Inside finance at Intel

Bob Swan.

Swan at Intel's Santa Clara headquarters. (Photo: Intel)

Long before veteran finance executive Bob Swan, BS ’83, was named chief financial officer of Intel, he was an undergraduate at the University at Buffalo School of Management, taking advantage of every opportunity to discover what he wanted from his future career.

“My experiences at UB, both inside and outside of the classroom, taught me that the sum of things can be greater than the parts,” says Swan, who was honored with the Industry Leadership award at last year’s School of Management Alumni Association awards banquet. “Academically, it wasn’t about learning accounting or marketing — it was about how all those programs come together to advance a business. On campus, it was about sharing ideas with people who weren’t like me to gain a more informed view of the world and how it operates.”

Swan became enamored with the interconnectivity of business disciplines and wanted a career in which he could bring those disparate areas together to help organizations prosper. He earned his bachelor’s degree in 1983 and, looking to learn more, completed an MBA at Binghamton University in 1985.

After commencement, Swan joined General Electric and spent the next 15 years advancing through various senior finance roles, including divisional CFO for GE Transportation Systems, GE Healthcare Europe and GE Lighting.

“The expectation drilled into me early in my career at GE was that the role of finance is not about counting the beans — it’s about helping the beans grow,” says Swan. “Overall, finance has evolved this way as well. Now, finance professionals who help grow the beans and build a great business are much more highly regarded than those who just add up and report on the beans.”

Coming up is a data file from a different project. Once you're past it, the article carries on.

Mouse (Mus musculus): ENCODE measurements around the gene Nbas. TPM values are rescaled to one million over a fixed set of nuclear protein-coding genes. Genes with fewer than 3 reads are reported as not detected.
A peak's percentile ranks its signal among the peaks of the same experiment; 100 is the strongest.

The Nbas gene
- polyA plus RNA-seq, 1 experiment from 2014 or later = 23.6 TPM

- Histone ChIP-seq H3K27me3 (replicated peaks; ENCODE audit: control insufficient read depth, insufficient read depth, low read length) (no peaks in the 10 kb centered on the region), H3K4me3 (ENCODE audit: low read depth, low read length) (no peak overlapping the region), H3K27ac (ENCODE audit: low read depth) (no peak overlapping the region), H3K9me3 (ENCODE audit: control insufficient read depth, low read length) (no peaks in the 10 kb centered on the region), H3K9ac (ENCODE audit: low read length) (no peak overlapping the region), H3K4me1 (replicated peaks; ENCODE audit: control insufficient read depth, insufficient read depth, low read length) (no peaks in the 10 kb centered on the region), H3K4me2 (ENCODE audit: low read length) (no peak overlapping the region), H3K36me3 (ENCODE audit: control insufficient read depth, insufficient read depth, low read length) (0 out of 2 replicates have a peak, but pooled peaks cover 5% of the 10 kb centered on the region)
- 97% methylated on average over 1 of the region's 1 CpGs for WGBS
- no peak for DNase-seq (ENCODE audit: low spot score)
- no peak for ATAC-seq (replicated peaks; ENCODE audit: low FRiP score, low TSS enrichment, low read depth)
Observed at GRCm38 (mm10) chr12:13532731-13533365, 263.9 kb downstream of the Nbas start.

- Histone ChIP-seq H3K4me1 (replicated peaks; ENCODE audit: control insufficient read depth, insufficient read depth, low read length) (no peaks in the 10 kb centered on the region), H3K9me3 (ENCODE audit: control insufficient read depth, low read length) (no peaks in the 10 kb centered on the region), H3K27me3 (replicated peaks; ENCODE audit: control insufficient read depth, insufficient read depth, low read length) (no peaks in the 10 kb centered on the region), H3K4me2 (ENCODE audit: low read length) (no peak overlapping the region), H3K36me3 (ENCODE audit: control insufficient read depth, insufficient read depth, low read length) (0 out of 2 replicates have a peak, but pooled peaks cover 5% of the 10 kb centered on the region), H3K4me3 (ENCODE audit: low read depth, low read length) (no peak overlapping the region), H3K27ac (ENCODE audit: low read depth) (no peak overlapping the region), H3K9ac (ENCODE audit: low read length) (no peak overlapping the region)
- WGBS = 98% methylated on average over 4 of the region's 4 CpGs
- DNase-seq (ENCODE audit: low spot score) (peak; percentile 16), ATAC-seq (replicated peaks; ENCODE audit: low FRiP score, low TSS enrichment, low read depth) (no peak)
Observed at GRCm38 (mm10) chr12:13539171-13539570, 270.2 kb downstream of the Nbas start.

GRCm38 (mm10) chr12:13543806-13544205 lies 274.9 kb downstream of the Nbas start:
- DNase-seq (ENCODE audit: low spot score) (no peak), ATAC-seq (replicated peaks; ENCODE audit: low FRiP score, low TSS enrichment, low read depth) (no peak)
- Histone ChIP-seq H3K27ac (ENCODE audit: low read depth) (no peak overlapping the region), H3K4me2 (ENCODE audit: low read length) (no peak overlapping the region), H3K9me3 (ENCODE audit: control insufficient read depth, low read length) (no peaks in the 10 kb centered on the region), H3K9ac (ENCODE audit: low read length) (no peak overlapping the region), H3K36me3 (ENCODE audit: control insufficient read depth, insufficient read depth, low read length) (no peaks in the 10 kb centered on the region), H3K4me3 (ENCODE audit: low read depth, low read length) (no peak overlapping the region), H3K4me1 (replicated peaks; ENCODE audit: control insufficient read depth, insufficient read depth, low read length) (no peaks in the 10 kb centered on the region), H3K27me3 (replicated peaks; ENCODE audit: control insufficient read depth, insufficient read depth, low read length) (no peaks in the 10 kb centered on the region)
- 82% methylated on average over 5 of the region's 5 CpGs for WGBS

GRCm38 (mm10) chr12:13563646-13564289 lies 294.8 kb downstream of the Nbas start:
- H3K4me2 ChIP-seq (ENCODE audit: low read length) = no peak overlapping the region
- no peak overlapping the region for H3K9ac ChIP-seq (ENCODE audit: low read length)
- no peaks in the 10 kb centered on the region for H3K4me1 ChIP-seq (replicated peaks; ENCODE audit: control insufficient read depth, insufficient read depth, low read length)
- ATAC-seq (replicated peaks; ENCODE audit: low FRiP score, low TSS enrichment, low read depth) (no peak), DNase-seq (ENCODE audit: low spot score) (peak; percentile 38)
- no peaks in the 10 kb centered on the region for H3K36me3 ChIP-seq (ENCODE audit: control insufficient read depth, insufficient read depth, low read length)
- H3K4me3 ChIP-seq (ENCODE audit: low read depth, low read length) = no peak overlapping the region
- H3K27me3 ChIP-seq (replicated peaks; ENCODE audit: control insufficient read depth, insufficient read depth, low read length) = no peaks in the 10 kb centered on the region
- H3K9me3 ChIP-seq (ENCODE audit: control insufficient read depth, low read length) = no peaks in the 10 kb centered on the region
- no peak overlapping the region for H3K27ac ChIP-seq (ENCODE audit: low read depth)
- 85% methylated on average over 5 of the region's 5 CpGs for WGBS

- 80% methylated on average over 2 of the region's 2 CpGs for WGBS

For Swan, that shift in the industry has allowed him to take on a broad role within organizations and develop strong teams with the skills to support many areas of business.

As senior vice president of finance and CFO of eBay from 2006 to 2015, Swan helped the company’s revenue swell from $5 billion to more than $18 billion and oversaw the spinoff of PayPal into an independent company. He says one of his proudest accomplishments from his tenure at eBay, however, is the work he did to nurture future business leaders within his team.

“I’m proud to say that, from within the eBay system, we promoted more than 30 people out of the company to be CFOs of other businesses,” he says. “That’s a testament to the eBay leadership team and the role finance played in helping the business grow.”

Today, as CFO of Intel, Swan leads the company’s global finance organization, including finance, accounting and reporting, tax, treasury, internal audit and investor relations. He also oversees information technology and Intel’s Corporate Strategy Office.

“I joined Intel because it’s a company with a profound impact on the world and one that is undertaking a transformation from being at the heart of PCs to being at the heart of the cloud, the network and all kinds of devices,” he says. “While Intel positions itself for growth in new markets — like autonomous driving, artificial intelligence and more — finance will play a critical role in its transformation.”

Outside of work, Swan still enjoys watching and playing rugby, a sport that was critical to his leadership development as a School of Management student. He also serves on the board of the American Heart Association in Silicon Valley and spends as much time as possible with his kids. 

Update: In 2019, Bob Swan was named CEO of Intel.

Written by Matthew Biddle